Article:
Please use this identifier to cite or link to this item: http://www.arca.fiocruz.br/handle/icict/18071
Full metadata record
DC FieldValue
dc.contributor.authorBorja, Lairton Souza
dc.contributor.authorSousa, Orlando Marcos Farias de
dc.contributor.authorSolcà, Manuela da Silva
dc.contributor.authorBastos, Leila Andrade
dc.contributor.authorBordoni, Marcelo
dc.contributor.authorMagalhães, Jairo Torres
dc.contributor.authorLarangeira, Daniela Farias
dc.contributor.authorMelo, Stella Maria Barrouin
dc.contributor.authorFraga, Deborah Bittencourt Mothé
dc.contributor.authorVeras, Patrícia Sampaio Tavares
dc.date.accessioned2017-03-17T13:48:01Z
dc.date.available2017-03-17T13:48:01Z
dc.date.issued2016
dc.identifier.citationBORJA, L. S. et al. Parasite load in the blood and skin of dogs naturally infected by Leishmania infantum is correlated with their capacity to infect sand fly vectors. Veterinary Parasitology, v. 229, p. 110–117, 2016.
dc.identifier.issn0304-4017
dc.identifier.urihttp://www.arca.fiocruz.br/handle/icict/18071
dc.description.sponsorshipInstituto de Ciência e Tecnologia em Doenças Tropicais (INCT-DT- Grantnumber: 576269/2008-5) and Fundação de Amparo a Pesquisa daBahia (FAPESB – Grant number: SUS0011/2010)
dc.language.isoeng
dc.publisherElsevier
dc.rightsopen access
dc.subject.otherInfecção canina
dc.subject.otherCarga parasitária
dc.subject.otherXenodiagnóstico
dc.titleParasite load in the blood and skin of dogs naturally infected by Leishmania infantum is correlated with their capacity to infect sand fly vectors
dc.typeArticle
dc.identifier.doi10.1016/j.vetpar.2016.10.004
dc.description.abstractenThe sand fly Lutzomyia longipalpis is primarily responsible for the transmission of visceral leishmaniasis (VL) in the New World, and dogs are considered to be the main urban reservoir of this disease. In order to improve the efficacy of control measures, it is essential to assess the transmission capacity of Leishmania infantum to the sand fly vector by naturally infected dogs. The present study investigated the existence of correlations between canine clinical presentation and the intensity of parasite load in the blood, skin and spleen of naturally infected dogs. In addition, we also attempted to establish correlations between the intensity of parasite load in canine tissue and the parasite load detected in sandflies five days after feeding on naturally infected dogs. A total of 23 dogs were examined and classified according to clinical manifestation of canine VL. Blood samples, splenic aspirate and skin biopsies were collected and parasite DNA was quantified by qPCR. Canine capacity to infect Lu. longipalpis with parasites was evaluated by xenodiagnosis and parasite loads were measured five days after feeding. No significant differences were observed with respect to canine clinical manifestation and the parasite loads detected in the blood, skin and spleen samples obtained from naturally infected dogs. Regardless of clinical canine visceral leishmaniasis (CVL) presentation and the degree of parasite burden, almost half of the dogs successfully infected sandflies with parasites, albeit to a low number of sandflies with correspondingly low parasite loads. Parasite loads in both canine blood and skin were shown to be positively correlated with the canine infectiousness to the sand fly vector, and positive correlations were also observed with respect to these tissues and the sand fly infection rate, as well as the parasite load detected in sandflies following xenodiagnosis. In conclusion, this indicates that parasite loads in both blood and skin can function as potentially reliable markers of canine capacity to infect sand fly vector.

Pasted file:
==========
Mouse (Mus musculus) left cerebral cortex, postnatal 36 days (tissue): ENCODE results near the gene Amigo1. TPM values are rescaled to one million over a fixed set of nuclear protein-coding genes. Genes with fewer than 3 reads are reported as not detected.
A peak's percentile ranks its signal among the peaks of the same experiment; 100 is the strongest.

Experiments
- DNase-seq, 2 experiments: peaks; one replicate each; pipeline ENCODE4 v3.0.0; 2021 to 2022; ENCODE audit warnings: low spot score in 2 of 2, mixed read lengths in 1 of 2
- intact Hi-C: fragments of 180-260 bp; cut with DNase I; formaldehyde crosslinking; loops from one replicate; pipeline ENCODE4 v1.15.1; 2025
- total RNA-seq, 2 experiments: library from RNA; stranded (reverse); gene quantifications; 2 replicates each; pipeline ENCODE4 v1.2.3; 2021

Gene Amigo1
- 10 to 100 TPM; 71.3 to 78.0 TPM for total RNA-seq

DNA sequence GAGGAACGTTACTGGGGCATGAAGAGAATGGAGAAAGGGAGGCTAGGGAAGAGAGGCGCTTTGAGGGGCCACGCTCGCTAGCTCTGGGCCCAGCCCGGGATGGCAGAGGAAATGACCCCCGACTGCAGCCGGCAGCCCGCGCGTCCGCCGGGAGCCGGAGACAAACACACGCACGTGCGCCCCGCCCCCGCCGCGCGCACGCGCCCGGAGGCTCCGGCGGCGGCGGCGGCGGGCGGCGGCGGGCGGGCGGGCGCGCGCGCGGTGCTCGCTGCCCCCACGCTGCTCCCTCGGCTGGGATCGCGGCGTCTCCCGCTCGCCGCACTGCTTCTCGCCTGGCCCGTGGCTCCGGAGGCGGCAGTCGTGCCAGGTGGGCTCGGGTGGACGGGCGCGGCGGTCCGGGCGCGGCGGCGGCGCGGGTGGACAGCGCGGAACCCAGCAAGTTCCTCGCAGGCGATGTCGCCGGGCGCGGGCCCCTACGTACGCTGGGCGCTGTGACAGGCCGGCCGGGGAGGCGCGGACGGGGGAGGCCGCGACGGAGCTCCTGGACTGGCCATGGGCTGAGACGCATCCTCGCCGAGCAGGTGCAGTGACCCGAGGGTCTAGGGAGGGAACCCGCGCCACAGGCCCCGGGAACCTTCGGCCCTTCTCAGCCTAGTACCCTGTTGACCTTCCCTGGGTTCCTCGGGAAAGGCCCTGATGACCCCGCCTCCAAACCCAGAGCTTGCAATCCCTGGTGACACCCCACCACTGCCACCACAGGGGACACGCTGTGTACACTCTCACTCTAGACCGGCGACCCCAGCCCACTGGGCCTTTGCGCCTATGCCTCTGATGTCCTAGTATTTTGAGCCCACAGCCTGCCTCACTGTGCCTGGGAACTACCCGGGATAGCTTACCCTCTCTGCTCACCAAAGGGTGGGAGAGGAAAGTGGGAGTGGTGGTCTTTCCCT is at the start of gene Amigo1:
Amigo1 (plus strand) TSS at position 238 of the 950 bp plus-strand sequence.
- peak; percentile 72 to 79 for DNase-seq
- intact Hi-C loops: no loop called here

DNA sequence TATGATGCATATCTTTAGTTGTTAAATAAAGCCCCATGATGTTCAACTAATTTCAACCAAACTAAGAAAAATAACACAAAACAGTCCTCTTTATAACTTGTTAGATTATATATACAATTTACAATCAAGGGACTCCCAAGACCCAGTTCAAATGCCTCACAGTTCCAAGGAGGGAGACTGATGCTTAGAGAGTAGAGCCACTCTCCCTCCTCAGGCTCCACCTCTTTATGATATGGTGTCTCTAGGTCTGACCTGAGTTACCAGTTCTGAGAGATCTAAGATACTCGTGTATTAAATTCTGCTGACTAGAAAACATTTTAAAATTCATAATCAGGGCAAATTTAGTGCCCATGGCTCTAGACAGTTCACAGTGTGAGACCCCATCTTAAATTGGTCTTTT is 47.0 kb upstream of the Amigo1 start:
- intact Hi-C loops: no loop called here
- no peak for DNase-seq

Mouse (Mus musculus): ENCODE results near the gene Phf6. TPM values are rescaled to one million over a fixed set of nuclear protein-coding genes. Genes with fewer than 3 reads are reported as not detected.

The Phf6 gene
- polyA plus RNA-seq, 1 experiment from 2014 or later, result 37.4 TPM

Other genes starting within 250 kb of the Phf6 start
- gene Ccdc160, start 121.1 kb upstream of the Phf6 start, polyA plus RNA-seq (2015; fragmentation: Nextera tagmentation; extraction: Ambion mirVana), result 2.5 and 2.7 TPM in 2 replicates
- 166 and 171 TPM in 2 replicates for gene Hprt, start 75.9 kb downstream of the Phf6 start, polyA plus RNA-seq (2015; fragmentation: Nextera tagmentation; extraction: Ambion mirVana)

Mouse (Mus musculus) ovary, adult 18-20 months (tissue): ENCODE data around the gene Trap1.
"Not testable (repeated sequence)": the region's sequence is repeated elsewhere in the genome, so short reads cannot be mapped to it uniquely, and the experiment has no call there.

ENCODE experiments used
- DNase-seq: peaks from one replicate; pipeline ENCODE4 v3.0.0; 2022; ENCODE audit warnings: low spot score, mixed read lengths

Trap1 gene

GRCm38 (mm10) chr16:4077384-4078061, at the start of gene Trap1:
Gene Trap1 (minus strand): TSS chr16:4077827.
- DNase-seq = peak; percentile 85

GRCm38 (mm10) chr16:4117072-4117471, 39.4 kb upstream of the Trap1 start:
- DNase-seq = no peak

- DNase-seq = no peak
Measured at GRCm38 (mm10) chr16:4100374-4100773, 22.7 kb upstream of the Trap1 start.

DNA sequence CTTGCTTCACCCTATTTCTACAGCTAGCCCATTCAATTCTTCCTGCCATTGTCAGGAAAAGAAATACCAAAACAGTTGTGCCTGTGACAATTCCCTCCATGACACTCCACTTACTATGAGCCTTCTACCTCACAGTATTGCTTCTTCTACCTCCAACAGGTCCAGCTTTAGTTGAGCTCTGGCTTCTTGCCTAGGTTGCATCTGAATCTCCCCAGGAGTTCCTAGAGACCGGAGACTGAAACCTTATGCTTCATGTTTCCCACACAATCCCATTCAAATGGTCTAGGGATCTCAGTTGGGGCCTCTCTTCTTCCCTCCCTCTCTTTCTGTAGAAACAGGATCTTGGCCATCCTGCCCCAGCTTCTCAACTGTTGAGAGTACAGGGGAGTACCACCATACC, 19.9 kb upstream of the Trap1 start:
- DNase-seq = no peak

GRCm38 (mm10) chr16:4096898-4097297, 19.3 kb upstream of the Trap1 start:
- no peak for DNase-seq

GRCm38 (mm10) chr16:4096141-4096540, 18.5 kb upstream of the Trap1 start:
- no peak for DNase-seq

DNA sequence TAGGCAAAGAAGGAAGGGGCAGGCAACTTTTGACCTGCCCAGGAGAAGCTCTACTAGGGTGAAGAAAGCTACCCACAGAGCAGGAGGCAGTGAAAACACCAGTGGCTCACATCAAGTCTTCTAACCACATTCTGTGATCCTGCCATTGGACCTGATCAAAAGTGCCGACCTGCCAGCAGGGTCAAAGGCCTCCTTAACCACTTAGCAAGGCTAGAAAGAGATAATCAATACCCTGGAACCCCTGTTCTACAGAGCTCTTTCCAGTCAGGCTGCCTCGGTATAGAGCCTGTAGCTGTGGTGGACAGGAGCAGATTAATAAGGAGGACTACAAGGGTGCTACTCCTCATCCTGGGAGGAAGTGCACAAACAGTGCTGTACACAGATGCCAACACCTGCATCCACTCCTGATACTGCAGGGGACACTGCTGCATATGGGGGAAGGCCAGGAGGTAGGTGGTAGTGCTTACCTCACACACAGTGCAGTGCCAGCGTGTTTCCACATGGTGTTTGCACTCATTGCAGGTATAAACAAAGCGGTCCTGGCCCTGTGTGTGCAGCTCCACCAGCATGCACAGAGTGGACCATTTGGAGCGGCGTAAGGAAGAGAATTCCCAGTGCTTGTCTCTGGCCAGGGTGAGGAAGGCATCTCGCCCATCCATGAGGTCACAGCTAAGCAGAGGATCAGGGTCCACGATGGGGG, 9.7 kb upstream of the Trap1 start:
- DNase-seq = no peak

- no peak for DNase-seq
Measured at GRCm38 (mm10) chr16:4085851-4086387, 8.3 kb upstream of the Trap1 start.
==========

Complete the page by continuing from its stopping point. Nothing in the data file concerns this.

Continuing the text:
dc.creator.affilliationFundação Oswaldo Cruz. Centro de Pesquisas Gonçalo Moniz. Laboratório de Patologia e Biointervenção. Salvador, BA, Brasil
dc.creator.affilliationFundação Oswaldo Cruz. Centro de Pesquisas Gonçalo Moniz. Laboratório de Patologia e Biointervenção. Salvador, BA, Brasil
dc.creator.affilliationFundação Oswaldo Cruz. Centro de Pesquisas Gonçalo Moniz. Laboratório de Patologia e Biointervenção. Salvador, BA, Brasil
dc.creator.affilliationFundação Oswaldo Cruz. Centro de Pesquisas Gonçalo Moniz. Laboratório de Patologia e Biointervenção. Salvador, BA, Brasil
dc.creator.affilliationFundação Oswaldo Cruz. Centro de Pesquisas Gonçalo Moniz. Laboratório de Patologia e Biointervenção. Salvador, BA, Brasil
dc.creator.affilliationUniversidade Federal da Bahia. Escola de Medicina Veterinária. Salvador, BA, Brasil
dc.creator.affilliationUniversidade Federal da Bahia. Escola de Medicina Veterinária. Salvador, BA, Brasil
dc.creator.affilliationUniversidade Federal da Bahia. Escola de Medicina Veterinária. Salvador, BA, Brasil
dc.creator.affilliationFundação Oswaldo Cruz. Centro de Pesquisas Gonçalo Moniz. Laboratório de Patologia e Biointervenção. Salvador, BA, Brasil / Universidade Federal da Bahia. Escola de Medicina Veterinária. Salvador, BA, Brasil / Instituto Nacional de Ciência e Tecnologia em Doenças Tropicais. INCT – DT. Salvador, BA, Brasil
dc.creator.affilliationFundação Oswaldo Cruz. Centro de Pesquisas Gonçalo Moniz. Laboratório de Patologia e Biointervenção. Salvador, BA, Brasil / Instituto Nacional de Ciência e Tecnologia em Doenças Tropicais. INCT – DT. Salvador, BA, Brasil
dc.subject.enCanine infectiousness
dc.subject.enParasite load
dc.subject.enXenodiagnosis
Appears in Collections:IGM - Artigos de Periódicos

Files in This Item:
File Description SizeFormat 
Borja LS Parasite load in the....pdf745.04 kBAdobe PDFView/Open


FacebookTwitterDeliciousLinkedInGoogle BookmarksBibTex Format mendeley Endnote DiggMySpace

Items in DSpace are protected by copyright, with all rights reserved, unless otherwise indicated.